The EUscreen Study – Acceptability of childhood screening: a systematic narrative review.
Acceptability of childhood screening: a systematic narrative review.Carlton, J., Griffiths, H. J., Horwood, A., Mazzone, P. P., Walker, R. and Simonsz, Public Health. 193 (2021) ISSN 0033-3506 https://doi.org/10.1016/j.puhe.2021.02.005 ISSN 0033-3506
- Acceptability of screening depends on parental knowledge and understanding of the screening process, the testing procedure(s), and consent to reduce parental anxiety
- It is important to assess and maximise acceptability before implementation of any screening
A systematic narrative literature review was undertaken to assess the acceptability of childhood screening interventions to identify factors to consider when planning or modifying childhood screening programs to maximize participation and uptake.
This is a systematic narrative literature review.
Electronic databases were searched (MEDLINE, EMBASE, PsycINFO via Ovid, CINAHL, and Cochrane Library) to identify primary research studies that assessed screening acceptability. Studies were categorized using an existing theoretical framework of acceptability consisting of seven constructs: affective attitude, burden, ethicality, intervention coherence, opportunity costs, perceived effectiveness, and self-efficacy. A protocol was developed and registered with PROSPERO (registration no. CRD42018099763)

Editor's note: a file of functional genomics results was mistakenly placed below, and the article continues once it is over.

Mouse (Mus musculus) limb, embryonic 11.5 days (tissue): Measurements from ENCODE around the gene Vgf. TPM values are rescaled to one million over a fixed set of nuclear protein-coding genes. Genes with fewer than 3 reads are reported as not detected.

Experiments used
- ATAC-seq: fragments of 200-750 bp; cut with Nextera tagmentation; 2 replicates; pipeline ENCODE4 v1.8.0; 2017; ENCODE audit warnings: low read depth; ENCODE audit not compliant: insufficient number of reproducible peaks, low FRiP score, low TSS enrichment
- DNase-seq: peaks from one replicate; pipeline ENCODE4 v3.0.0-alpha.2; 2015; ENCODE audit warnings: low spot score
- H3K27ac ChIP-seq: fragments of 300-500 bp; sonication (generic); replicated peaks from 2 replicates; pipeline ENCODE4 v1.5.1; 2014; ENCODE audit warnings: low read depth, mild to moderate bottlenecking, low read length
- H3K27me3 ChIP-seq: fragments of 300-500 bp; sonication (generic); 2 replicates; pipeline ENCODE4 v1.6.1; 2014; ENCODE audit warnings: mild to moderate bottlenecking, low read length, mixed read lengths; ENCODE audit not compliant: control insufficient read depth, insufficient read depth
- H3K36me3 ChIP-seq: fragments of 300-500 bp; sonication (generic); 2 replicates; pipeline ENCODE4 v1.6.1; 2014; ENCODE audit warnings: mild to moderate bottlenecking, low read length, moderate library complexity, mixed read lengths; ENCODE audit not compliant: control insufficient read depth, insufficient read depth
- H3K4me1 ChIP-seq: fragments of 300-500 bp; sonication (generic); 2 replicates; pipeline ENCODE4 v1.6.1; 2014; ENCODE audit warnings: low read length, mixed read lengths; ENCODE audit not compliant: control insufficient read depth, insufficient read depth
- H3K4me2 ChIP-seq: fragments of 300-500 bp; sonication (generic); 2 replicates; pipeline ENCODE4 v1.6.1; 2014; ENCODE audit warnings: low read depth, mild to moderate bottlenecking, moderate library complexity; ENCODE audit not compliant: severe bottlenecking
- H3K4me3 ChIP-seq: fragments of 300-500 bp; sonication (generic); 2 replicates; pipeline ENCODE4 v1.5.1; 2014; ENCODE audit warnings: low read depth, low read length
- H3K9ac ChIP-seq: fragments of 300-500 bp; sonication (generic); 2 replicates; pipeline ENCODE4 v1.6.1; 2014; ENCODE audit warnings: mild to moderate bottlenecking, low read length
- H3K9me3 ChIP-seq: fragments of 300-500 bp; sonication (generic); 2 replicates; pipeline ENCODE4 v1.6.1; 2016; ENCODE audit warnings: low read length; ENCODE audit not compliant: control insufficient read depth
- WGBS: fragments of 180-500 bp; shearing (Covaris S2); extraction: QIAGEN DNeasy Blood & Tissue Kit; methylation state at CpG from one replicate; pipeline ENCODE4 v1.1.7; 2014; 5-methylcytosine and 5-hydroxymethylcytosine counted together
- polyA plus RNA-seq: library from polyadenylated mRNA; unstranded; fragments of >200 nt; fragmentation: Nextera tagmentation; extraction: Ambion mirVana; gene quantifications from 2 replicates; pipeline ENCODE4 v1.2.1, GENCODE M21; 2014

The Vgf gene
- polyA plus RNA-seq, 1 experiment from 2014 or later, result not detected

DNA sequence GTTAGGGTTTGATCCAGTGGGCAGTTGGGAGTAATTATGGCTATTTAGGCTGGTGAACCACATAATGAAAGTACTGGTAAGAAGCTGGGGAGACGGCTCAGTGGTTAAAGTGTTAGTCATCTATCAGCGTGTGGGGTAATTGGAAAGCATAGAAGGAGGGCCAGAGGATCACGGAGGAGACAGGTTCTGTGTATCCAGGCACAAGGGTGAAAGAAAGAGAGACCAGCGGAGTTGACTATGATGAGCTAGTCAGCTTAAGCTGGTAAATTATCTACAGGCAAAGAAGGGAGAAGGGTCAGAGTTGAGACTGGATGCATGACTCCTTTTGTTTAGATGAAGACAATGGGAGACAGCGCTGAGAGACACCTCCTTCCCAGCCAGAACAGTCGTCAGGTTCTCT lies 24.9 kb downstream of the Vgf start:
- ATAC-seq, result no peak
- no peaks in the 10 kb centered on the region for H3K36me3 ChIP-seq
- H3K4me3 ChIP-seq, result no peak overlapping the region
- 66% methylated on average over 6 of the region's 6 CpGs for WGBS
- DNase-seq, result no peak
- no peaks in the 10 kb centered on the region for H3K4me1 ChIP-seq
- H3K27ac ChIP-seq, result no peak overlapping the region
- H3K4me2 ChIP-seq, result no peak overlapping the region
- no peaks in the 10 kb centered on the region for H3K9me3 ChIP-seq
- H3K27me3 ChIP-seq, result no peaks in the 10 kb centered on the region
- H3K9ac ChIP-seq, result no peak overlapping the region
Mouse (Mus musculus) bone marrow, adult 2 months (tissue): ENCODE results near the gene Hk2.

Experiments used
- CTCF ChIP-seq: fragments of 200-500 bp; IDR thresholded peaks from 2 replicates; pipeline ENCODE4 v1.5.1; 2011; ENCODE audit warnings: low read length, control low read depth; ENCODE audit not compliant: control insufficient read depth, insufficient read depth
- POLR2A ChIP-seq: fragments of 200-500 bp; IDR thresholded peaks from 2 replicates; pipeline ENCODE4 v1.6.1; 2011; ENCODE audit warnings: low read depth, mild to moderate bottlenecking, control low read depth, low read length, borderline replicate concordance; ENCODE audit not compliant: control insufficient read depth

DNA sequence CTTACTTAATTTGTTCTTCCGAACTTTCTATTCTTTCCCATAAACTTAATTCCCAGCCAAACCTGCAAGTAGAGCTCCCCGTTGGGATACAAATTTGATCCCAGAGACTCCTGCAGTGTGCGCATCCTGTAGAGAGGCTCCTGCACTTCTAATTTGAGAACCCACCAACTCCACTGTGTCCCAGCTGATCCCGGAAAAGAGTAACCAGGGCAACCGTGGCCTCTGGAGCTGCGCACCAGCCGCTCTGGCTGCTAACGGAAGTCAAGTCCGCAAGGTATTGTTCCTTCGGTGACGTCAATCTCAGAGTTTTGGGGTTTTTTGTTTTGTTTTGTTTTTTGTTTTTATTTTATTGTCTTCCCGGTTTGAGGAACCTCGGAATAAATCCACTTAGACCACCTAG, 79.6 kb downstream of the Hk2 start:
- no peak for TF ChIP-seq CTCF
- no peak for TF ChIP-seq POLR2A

The search identified 4529 studies, and 46 studies met the inclusion criteria. Most studies involved neonatal screening. Programs identified included newborn blood spot screening (n = 22), neonatal hearing screening (n = 13), Duchenne muscular dystrophy screening (n = 4), cystic fibrosis screening (n = 3), screening for congenital heart defects (n = 2), and others (n = 2). Most studies assessed more than one construct of acceptability. The most common constructs identified were affective attitude (how a parent feels about the program) and intervention coherence (parental understanding of the program, and/or the potential consequences of a confirmed diagnosis).
The main acceptability component identified related to parental knowledge and understanding of the screening process, the testing procedure(s), and consent. The emotional impact of childhood screening mostly explored maternal anxiety. Further studies are needed to examine the acceptability of childhood screening across the wider family unit. When planning new (or refining existing) childhood screening programs, it is important to assess acceptability before implementation. This should include assessment of important issues such as information needs, timing of information, and when and where the screening should occur.